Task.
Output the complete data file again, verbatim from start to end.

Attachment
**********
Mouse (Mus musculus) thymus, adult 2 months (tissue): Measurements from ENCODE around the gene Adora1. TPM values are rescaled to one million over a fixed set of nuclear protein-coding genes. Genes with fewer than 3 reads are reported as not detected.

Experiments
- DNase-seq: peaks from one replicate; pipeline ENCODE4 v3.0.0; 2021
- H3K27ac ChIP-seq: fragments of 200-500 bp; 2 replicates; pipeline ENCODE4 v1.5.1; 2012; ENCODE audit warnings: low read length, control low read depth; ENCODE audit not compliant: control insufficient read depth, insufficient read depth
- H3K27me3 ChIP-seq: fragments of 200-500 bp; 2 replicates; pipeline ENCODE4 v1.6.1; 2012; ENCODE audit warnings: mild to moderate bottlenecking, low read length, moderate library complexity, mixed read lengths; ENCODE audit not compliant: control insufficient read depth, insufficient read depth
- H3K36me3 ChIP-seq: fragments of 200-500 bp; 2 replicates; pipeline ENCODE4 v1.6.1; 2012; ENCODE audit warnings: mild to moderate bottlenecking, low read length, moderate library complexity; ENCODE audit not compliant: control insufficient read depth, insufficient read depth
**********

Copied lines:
Mouse (Mus musculus) thymus, adult 2 months (tissue): Measurements from ENCODE around the gene Adora1. TPM values are rescaled to one million over a fixed set of nuclear protein-coding genes. Genes with fewer than 3 reads are reported as not detected.

Experiments
- DNase-seq: peaks from one replicate; pipeline ENCODE4 v3.0.0; 2021
- H3K27ac ChIP-seq: fragments of 200-500 bp; 2 replicates; pipeline ENCODE4 v1.5.1; 2012; ENCODE audit warnings: low read length, control low read depth; ENCODE audit not compliant: control insufficient read depth, insufficient read depth
- H3K27me3 ChIP-seq: fragments of 200-500 bp; 2 replicates; pipeline ENCODE4 v1.6.1; 2012; ENCODE audit warnings: mild to moderate bottlenecking, low read length, moderate library complexity, mixed read lengths; ENCODE audit not compliant: control insufficient read depth, insufficient read depth
- H3K36me3 ChIP-seq: fragments of 200-500 bp; 2 replicates; pipeline ENCODE4 v1.6.1; 2012; ENCODE audit warnings: mild to moderate bottlenecking, low read length, moderate library complexity; ENCODE audit not compliant: control insufficient read depth, insufficient read depth